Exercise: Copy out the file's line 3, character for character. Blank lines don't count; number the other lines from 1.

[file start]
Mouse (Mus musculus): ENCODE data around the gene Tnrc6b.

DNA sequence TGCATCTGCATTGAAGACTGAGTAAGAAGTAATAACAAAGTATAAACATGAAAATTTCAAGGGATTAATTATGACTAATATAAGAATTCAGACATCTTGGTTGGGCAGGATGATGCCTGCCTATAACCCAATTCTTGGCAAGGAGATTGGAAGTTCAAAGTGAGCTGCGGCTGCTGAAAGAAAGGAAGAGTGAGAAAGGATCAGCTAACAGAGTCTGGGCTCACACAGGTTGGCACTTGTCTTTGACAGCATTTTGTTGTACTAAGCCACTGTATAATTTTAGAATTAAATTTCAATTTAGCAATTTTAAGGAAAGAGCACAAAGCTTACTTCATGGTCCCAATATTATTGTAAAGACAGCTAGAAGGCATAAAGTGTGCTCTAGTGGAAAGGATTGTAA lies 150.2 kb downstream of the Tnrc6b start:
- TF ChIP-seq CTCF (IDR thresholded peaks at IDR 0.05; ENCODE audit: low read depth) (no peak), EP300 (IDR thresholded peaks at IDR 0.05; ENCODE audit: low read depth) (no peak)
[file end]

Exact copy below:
- TF ChIP-seq CTCF (IDR thresholded peaks at IDR 0.05; ENCODE audit: low read depth) (no peak), EP300 (IDR thresholded peaks at IDR 0.05; ENCODE audit: low read depth) (no peak)